With new malls coming up in quick succession and the pipeline of such property expected to remain short, large format retailers have little scope to change their plans even if the market conditions are not favourable.
“This is a short-term pain for a long-term gain,” according to Govind Shrikhande, Shoppers Stop Customer Care Associate and Managing Director.
Fuelling this trend of retailers rushing in for booking at the time of the mall project being announced itself is the fear of losing an opportunity, he points out. In the backdrop of rising real estate cost, which is a reason for the malls charging high rentals, the retailers tend to move fast as “every opportunity that you lose, you may not get that ever [again].”
Mr. Shrikhande, who was addressing presspersons after the opening of a HomeStop, the premium home concept store from Shoppers Stop, here on Friday, said it was difficult to alter plans and tough for many brands to deliver at the current rentals. “When you see confidence coming back to customers, you can start reworking on certain plans. But, strictly speaking, the retail business is one [where] you can plan [only] for a three to four-year cycle… because properties come over three-five years,” he explained.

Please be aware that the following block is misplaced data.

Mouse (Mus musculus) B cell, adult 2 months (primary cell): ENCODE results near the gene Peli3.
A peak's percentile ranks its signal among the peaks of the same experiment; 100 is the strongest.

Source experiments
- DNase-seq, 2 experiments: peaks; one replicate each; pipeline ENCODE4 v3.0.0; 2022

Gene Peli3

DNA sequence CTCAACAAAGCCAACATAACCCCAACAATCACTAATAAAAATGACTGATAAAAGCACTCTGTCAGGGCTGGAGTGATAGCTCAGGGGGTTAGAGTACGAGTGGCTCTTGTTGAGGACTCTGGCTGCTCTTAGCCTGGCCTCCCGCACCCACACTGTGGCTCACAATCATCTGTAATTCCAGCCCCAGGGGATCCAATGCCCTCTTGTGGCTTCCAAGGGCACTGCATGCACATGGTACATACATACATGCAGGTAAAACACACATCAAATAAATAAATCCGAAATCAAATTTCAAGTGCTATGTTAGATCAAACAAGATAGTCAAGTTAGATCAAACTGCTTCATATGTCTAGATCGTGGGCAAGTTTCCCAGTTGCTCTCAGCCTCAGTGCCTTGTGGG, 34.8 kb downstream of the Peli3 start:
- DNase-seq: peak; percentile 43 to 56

Citing the example of Chennai, he said, many malls, including the Phoenix Market City Mall where the new HomeStop outlet is located, were coming together.
“Ideally, I would have liked them to come six months later [from each other], as then the customer demand can grow along with the space. But we are not able to see that kind of pace,” he said.
Shoppers Stop, he added, was not affected by the slowdown though the growth was really slow in the first-half. It did well by clocking a 13 per cent growth in the third quarter. The company planned to add 2-3 such stores every year.
Asked if large retailers were ready for competition in the wake of the government permitting foreign direct investment in multi-brand retail, he said the regulations laid down were not easy to meet.